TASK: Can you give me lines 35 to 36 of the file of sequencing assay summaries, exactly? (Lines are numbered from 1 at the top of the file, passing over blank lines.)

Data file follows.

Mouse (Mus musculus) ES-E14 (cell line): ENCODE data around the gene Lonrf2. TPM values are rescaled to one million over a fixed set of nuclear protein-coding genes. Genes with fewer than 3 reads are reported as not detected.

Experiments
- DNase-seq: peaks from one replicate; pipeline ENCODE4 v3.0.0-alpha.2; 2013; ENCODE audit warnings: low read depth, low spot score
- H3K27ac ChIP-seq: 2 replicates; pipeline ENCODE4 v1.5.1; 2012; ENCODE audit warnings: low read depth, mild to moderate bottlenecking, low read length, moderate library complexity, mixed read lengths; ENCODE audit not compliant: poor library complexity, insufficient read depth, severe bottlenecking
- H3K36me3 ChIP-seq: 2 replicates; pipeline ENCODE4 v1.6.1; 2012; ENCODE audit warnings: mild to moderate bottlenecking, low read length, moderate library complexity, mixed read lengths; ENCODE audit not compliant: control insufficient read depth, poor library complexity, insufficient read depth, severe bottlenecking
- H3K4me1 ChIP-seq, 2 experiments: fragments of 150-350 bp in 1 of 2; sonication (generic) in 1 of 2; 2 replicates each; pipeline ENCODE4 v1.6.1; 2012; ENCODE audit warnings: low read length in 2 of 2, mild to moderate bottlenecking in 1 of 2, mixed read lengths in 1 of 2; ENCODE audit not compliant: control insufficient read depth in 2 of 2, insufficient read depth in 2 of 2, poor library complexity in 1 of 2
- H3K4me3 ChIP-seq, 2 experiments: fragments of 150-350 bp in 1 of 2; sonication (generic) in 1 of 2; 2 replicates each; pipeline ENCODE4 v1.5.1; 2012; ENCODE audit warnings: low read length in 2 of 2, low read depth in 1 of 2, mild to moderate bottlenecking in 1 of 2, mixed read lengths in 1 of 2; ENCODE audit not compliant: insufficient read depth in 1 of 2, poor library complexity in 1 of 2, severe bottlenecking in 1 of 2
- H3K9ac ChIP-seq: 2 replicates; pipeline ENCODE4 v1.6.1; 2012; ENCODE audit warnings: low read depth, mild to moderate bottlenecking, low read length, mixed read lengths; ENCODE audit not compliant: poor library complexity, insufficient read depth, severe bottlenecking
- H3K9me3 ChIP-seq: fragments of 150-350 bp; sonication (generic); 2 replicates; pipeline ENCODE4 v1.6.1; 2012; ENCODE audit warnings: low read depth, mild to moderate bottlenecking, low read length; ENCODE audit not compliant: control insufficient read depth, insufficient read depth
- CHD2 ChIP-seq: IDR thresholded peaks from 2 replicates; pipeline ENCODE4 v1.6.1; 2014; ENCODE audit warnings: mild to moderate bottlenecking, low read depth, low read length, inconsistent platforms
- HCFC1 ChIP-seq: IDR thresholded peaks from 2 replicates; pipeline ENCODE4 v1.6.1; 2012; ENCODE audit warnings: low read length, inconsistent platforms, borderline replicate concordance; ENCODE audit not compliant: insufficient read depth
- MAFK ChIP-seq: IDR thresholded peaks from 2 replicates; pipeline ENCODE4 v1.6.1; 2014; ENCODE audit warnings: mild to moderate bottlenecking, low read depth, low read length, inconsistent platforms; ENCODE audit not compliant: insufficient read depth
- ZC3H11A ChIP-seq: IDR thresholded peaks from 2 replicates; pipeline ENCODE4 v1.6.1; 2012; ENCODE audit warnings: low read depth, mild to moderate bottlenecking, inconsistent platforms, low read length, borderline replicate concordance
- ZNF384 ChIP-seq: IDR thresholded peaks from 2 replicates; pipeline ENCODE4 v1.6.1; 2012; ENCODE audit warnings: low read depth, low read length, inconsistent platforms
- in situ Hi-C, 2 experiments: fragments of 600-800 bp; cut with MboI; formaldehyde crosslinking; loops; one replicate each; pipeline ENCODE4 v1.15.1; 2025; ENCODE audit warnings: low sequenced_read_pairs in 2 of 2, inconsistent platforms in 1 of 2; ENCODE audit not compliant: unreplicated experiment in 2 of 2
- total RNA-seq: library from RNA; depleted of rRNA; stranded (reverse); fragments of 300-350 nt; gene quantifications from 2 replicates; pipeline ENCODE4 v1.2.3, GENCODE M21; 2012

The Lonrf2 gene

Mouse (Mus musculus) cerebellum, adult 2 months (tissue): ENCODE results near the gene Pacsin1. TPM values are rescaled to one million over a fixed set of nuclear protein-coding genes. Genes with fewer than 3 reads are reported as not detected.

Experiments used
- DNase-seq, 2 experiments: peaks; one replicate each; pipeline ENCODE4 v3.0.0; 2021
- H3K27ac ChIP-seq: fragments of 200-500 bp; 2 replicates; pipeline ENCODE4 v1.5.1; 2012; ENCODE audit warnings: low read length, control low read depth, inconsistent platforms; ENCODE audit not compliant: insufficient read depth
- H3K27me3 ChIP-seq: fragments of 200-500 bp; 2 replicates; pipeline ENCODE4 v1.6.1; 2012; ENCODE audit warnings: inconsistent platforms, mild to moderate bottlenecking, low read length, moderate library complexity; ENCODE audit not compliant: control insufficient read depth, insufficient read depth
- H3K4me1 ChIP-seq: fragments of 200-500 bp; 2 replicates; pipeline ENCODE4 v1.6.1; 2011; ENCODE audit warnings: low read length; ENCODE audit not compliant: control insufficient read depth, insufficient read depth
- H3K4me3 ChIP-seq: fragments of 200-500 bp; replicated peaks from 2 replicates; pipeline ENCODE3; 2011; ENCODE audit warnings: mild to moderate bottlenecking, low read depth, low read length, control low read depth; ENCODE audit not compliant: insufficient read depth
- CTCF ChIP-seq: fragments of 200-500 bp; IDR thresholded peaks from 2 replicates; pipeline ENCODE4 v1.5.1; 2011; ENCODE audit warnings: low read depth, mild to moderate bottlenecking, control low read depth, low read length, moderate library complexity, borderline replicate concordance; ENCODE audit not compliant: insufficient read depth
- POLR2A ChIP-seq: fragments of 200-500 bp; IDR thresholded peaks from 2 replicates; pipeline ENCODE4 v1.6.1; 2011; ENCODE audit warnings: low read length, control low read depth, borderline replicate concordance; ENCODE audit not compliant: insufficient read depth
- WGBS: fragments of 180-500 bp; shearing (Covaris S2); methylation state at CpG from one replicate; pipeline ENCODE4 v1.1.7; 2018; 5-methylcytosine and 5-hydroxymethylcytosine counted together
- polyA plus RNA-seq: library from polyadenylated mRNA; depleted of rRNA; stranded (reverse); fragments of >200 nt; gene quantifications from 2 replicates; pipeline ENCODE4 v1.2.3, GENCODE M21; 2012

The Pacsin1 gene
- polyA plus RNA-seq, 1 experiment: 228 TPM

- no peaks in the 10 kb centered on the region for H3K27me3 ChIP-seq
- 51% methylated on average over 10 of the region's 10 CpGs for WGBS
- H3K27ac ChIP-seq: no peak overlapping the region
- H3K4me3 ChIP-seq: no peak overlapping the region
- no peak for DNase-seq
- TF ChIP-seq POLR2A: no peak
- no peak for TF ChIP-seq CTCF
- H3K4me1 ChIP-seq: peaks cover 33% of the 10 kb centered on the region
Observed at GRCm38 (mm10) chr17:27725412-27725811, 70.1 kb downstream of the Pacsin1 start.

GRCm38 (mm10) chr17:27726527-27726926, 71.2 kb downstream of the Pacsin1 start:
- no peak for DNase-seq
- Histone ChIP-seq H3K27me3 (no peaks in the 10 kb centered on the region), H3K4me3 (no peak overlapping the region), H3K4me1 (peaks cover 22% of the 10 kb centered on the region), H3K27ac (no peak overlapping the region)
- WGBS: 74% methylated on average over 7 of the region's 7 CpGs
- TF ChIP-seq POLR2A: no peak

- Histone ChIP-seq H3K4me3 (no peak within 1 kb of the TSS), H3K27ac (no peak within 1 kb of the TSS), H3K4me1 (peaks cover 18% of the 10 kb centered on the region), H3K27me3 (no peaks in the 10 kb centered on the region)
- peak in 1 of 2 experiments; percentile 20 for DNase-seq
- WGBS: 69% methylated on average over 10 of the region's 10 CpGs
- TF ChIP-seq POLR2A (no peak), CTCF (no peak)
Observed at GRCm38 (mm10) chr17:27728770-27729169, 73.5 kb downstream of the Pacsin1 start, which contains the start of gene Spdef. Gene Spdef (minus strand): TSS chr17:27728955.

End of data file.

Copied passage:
- no peak for DNase-seq
- TF ChIP-seq POLR2A: no peak